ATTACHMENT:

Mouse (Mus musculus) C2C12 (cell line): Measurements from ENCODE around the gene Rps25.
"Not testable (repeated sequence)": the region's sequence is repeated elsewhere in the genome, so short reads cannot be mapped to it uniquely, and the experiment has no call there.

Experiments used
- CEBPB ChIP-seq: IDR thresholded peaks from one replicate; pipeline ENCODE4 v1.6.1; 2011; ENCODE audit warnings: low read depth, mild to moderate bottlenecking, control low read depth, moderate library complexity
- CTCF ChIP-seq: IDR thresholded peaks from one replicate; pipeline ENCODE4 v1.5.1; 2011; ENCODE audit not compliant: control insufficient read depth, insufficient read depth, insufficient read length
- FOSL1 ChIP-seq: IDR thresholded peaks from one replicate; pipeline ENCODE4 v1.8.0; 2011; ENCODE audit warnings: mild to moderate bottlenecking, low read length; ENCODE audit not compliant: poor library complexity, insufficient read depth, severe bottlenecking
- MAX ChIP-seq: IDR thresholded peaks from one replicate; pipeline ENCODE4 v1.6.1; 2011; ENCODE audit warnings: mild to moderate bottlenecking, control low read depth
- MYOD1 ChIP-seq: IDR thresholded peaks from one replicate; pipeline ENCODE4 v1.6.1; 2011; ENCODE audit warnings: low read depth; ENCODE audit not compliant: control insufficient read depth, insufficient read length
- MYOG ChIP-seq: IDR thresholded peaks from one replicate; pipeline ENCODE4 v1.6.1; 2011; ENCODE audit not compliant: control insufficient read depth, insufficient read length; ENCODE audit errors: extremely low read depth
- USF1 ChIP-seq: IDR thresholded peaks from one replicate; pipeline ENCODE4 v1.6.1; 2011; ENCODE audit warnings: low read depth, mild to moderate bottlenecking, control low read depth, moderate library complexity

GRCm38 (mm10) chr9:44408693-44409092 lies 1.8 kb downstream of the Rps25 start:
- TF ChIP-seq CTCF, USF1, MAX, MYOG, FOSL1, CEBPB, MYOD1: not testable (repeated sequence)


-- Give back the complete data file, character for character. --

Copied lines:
Mouse (Mus musculus) C2C12 (cell line): Measurements from ENCODE around the gene Rps25.
"Not testable (repeated sequence)": the region's sequence is repeated elsewhere in the genome, so short reads cannot be mapped to it uniquely, and the experiment has no call there.

Experiments used
- CEBPB ChIP-seq: IDR thresholded peaks from one replicate; pipeline ENCODE4 v1.6.1; 2011; ENCODE audit warnings: low read depth, mild to moderate bottlenecking, control low read depth, moderate library complexity
- CTCF ChIP-seq: IDR thresholded peaks from one replicate; pipeline ENCODE4 v1.5.1; 2011; ENCODE audit not compliant: control insufficient read depth, insufficient read depth, insufficient read length
- FOSL1 ChIP-seq: IDR thresholded peaks from one replicate; pipeline ENCODE4 v1.8.0; 2011; ENCODE audit warnings: mild to moderate bottlenecking, low read length; ENCODE audit not compliant: poor library complexity, insufficient read depth, severe bottlenecking
- MAX ChIP-seq: IDR thresholded peaks from one replicate; pipeline ENCODE4 v1.6.1; 2011; ENCODE audit warnings: mild to moderate bottlenecking, control low read depth
- MYOD1 ChIP-seq: IDR thresholded peaks from one replicate; pipeline ENCODE4 v1.6.1; 2011; ENCODE audit warnings: low read depth; ENCODE audit not compliant: control insufficient read depth, insufficient read length
- MYOG ChIP-seq: IDR thresholded peaks from one replicate; pipeline ENCODE4 v1.6.1; 2011; ENCODE audit not compliant: control insufficient read depth, insufficient read length; ENCODE audit errors: extremely low read depth
- USF1 ChIP-seq: IDR thresholded peaks from one replicate; pipeline ENCODE4 v1.6.1; 2011; ENCODE audit warnings: low read depth, mild to moderate bottlenecking, control low read depth, moderate library complexity

GRCm38 (mm10) chr9:44408693-44409092 lies 1.8 kb downstream of the Rps25 start:
- TF ChIP-seq CTCF, USF1, MAX, MYOG, FOSL1, CEBPB, MYOD1: not testable (repeated sequence)